In The Dreamer and the Dream: Afrofuturism and Black Religious Thought, Roger A. Sneed illuminates the interplay of Black religious thought with science fiction narratives to present a bold case for Afrofuturism as an important channel for Black spirituality. In the process, he challenges the assumed primacy of the Black church as the arbiter of Black religious life. Incorporating analyses of Octavia Butler’s Parable books, Janelle Monáe’s Afrofuturistic saga, Star Trek’s Captain Benjamin Sisko, Marvel’s Black Panther, and Sun Ra and the Nation of Islam, Sneed demonstrates how Afrofuturism has contributed to Black visions of the future. He also investigates how Afrofuturism has influenced religious scholarship that looks to Black cultural production as a means of reimagining Blackness in the light of the sacred. The result is an expansive new look at the power of science fiction and Afrofuturism to center the diversity of Black spirituality.

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The End of the World
Eric S Rabkin
Southern Illinois University Press, 1983

The essays selected by the editors to ex­plore these apocalyptic visions are: “The Re­making of Zero: Beginning at the End,” by Gary K. Wolfe; “The Lone Survivor,” by Robert Plank; “Ambiguous Apocalypse: Transcendental Versions of the End,” by Robert Galbreath; “World’s End: The Imag­ination of Catastrophe,” by W. Warren Wagar; “Man-Made Catastrophes,” by Brian Stableford; and “The Rebellion of Nature,” by W. Warren Wagar.

Wolfe sees in these postholocaust narra­tives a central attraction—“the mythic power inherent in the very conception of a remade world.” This power derives from three sources: the emergence of a new order from the ashes of the old system, and thus a kind of denial of death; the reinforcement of one set of values as opposed to another; and as something always replaces whatever was destroyed, a promise that nothing can anni­hilate humanity.


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Feminist Fabulation
Space/Postmodern Fiction
Marleen S. Barr
University of Iowa Press, 1992
The surprising and controversial thesis of Feminist Fabulation is unflinching: the postmodern canon has systematically excluded a wide range of important women's writing by dismissing it as genre fiction. Marleen Barr issues an urgent call for a corrective, for the recognition of a new meta- or supergenre of contemporary writing--feminist fabulation--which includes both acclaimed mainstream works and works which today's critics consistently ignore.

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From Utopia to Apocalypse
Science Fiction and the Politics of Catastrophe
Peter Y. Paik
University of Minnesota Press, 2010
"I read Peter Y. Paik’s lucid, graceful, ruthless book in one single astonished sitting. I scarred it all over with arrows and exclamation points, so I can read it again as soon as possible." —Bruce Sterling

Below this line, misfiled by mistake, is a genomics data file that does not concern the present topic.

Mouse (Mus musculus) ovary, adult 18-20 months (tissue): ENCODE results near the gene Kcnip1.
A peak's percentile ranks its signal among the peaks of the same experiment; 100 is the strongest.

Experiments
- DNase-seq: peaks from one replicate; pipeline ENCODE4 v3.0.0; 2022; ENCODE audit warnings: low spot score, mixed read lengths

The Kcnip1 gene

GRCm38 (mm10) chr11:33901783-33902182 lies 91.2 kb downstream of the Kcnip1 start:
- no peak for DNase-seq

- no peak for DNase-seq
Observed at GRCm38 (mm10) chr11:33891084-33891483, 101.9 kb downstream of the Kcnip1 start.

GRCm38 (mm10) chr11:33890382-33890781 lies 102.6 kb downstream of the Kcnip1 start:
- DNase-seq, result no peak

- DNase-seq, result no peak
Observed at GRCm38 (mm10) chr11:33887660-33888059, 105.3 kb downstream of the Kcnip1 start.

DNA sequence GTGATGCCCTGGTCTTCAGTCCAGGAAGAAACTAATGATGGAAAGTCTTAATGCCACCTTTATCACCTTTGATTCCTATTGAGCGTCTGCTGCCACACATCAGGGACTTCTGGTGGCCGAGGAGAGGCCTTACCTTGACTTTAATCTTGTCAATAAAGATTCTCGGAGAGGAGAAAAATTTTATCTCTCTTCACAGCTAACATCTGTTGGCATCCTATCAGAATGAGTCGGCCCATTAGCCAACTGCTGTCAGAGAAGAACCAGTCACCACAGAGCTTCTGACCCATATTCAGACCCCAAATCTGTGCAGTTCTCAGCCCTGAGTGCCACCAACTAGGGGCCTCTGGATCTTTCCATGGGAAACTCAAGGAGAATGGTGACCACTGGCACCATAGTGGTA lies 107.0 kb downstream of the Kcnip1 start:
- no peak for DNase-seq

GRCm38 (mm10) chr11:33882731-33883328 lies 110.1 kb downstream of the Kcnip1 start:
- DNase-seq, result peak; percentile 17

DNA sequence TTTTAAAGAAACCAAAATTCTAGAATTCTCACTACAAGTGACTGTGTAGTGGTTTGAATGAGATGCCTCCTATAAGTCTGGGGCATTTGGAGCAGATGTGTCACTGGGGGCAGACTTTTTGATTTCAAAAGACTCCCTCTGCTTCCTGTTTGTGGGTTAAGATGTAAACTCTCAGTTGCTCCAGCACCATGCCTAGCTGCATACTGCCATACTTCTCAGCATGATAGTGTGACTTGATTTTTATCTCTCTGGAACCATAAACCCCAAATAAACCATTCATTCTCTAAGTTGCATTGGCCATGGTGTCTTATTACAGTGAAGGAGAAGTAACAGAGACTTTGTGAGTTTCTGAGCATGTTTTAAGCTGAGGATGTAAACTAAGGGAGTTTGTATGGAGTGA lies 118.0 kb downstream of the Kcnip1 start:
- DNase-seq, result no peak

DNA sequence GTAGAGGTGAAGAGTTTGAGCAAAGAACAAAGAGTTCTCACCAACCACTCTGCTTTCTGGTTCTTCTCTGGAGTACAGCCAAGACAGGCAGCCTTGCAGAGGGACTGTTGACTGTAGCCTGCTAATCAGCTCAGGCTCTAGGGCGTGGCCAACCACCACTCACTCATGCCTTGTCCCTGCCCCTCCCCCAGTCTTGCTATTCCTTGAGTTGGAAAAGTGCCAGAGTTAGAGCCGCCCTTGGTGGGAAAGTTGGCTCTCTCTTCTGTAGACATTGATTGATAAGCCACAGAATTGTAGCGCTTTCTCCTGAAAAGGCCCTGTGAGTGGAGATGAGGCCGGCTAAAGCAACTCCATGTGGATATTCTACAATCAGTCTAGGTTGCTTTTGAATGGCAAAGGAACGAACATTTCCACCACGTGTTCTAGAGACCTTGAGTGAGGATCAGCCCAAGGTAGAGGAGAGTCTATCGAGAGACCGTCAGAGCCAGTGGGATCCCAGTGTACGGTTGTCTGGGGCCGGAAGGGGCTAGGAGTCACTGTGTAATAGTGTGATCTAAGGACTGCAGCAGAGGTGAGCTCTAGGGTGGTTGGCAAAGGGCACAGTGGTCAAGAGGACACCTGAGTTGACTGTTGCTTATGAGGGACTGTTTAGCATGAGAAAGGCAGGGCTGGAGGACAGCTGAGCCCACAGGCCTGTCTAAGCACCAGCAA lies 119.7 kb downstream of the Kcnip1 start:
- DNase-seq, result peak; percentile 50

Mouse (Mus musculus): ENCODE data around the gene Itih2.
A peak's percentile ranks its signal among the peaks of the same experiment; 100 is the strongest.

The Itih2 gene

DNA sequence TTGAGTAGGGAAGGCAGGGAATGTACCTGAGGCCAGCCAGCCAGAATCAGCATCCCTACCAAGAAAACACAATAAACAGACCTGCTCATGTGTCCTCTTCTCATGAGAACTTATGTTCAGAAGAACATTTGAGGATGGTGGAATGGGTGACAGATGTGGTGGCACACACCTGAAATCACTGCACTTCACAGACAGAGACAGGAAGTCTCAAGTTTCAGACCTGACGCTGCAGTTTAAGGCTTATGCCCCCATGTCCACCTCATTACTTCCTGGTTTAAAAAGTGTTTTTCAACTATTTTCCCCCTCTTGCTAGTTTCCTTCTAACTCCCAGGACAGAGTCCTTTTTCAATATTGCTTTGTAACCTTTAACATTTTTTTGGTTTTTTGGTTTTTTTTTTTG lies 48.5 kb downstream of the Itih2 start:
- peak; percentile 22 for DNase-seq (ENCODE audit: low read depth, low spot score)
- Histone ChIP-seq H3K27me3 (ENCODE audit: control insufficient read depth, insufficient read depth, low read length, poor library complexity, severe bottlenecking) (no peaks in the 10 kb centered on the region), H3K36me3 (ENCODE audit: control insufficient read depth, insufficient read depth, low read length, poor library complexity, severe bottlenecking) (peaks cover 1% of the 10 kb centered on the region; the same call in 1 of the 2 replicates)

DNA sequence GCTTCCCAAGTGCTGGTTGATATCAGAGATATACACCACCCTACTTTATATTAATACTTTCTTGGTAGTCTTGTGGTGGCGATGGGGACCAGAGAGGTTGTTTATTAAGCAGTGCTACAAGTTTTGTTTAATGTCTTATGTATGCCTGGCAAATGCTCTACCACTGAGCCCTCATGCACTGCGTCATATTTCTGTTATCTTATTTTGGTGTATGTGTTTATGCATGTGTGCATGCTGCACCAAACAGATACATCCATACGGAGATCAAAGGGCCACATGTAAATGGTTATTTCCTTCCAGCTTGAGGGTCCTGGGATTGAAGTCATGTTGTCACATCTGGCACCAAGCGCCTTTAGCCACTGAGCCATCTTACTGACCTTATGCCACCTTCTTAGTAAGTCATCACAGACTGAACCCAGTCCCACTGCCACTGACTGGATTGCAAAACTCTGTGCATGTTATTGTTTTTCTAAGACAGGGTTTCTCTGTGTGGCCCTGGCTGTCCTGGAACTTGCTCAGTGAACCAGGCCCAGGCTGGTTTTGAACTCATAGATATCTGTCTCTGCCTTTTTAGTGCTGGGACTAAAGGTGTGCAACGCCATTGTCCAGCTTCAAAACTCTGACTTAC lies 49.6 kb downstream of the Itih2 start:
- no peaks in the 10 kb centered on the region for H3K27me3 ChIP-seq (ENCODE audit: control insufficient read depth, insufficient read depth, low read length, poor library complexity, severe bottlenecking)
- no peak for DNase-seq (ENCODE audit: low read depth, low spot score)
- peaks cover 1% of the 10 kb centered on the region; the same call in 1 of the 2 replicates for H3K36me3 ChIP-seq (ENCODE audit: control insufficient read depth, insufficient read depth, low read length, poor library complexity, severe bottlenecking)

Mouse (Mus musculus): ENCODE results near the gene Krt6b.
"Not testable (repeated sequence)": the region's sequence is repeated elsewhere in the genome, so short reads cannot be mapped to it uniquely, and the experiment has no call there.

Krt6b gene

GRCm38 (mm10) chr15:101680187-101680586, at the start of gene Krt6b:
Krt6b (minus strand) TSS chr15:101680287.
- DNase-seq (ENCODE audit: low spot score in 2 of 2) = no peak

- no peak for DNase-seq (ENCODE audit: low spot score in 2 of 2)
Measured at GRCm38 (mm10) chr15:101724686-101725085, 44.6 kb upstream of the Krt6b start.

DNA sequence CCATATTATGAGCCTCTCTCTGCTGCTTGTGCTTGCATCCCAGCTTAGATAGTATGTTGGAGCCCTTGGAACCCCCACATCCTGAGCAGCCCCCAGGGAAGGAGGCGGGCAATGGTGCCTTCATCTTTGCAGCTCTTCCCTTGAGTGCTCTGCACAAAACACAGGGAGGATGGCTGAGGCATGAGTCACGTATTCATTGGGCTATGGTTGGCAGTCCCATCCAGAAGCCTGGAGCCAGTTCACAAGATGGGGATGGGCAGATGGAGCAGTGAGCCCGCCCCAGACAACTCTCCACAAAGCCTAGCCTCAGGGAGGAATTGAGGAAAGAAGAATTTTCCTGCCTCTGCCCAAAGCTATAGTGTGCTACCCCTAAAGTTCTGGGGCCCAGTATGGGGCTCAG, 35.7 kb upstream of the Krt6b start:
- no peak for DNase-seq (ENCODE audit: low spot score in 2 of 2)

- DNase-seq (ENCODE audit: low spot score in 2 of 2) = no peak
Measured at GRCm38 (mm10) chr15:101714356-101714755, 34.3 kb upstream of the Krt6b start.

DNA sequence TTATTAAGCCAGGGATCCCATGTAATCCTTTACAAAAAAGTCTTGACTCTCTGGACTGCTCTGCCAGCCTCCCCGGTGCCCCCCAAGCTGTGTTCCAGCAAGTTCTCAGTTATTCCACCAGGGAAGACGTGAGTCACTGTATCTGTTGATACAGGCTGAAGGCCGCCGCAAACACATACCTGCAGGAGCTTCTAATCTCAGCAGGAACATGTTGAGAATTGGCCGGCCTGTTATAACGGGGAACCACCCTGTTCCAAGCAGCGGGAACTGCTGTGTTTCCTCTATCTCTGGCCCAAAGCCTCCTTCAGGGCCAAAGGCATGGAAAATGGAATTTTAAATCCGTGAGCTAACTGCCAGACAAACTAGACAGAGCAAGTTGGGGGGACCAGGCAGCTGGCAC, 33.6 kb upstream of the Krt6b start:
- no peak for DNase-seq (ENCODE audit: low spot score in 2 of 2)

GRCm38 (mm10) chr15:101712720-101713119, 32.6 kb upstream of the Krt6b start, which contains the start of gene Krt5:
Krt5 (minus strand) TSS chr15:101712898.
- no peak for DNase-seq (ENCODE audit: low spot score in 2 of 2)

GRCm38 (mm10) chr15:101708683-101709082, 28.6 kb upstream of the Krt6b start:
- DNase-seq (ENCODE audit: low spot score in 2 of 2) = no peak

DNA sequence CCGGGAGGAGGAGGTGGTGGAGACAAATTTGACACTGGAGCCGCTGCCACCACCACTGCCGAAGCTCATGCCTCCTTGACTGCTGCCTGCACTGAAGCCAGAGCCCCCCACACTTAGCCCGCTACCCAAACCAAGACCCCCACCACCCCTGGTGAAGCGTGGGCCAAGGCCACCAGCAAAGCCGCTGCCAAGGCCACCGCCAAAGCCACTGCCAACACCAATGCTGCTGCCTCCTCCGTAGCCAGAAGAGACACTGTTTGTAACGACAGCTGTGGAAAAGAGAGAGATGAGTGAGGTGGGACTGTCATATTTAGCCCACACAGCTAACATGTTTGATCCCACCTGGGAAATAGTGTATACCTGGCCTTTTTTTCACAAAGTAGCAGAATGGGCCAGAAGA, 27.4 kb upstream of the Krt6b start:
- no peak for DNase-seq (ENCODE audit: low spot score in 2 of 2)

Revolutionary narratives in recent science fiction graphic novels and films compel audiences to reflect on the politics and societal ills of the day. Through character and story, science fiction brings theory to life, giving shape to the motivations behind the action as well as to the consequences they produce.
In From Utopia to Apocalypse, Peter Y. Paik shows how science fiction generates intriguing and profound insights into politics. He reveals that the fantasy of putting annihilating omnipotence to beneficial effect underlies the revolutionary projects that have defined the collective upheavals of the modern age. Paik traces how this political theology is expressed, and indeed literalized, in popular superhero fiction, examining works including Alan Moore and Dave Gibbons’s graphic novel Watchmen, the science fiction cinema of Jang Joon-Hwan, the manga of Hayao Miyazaki, Alan Moore’s V for Vendetta, and the Matrix trilogy. Superhero fantasies are usually seen as compensations for individual feelings of weakness, victimization, and vulnerability. But Paik presents these fantasies as social constructions concerned with questions of political will and the disintegration of democracy rather than with the psychology of the personal.
What is urgently at stake, Paik argues, is a critique of the limitations and deadlocks of the political imagination. The utopias dreamed of by totalitarianism, which must be imposed through torture, oppression, and mass imprisonment, nevertheless persist in liberal political systems. With this reality looming throughout, Paik demonstrates the uneasy juxtaposition of saintliness and cynically manipulative realpolitik, of torture and the assertion of human dignity, of cruelty and benevolence.

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George's Run
A Writer's Journey through the Twilight Zone
Henry Chamberlain
Rutgers University Press, 2023
George Clayton Johnson was an up-and-coming short story writer who broke into Hollywood in a big way when he co-wrote the screenplay for Ocean’s Eleven. More legendary works followed, including Logan’s Run and classic scripts for shows like The Twilight Zone and Star Trek. In the meantime, he forged friendships with some of the era’s most visionary science fiction writers, including Ray Bradbury, Theodore Sturgeon, Richard Matheson, and Rod Serling. 
Later in life, Johnson befriended comics journalist and artist Henry Chamberlain, and the two had long chats about his amazing life and career. Now Chamberlain pays tribute to his late friend in the graphic novel George’s Run, which brings Johnson’s creative milieu to life in vividly illustrated color panels. The result feels less like reading a conventional biography and more like sitting in on an intimate conversation between friends as they recollect key moments in pop culture history, as well as the colorful band of writers known as the “Rat Pack of Science Fiction.”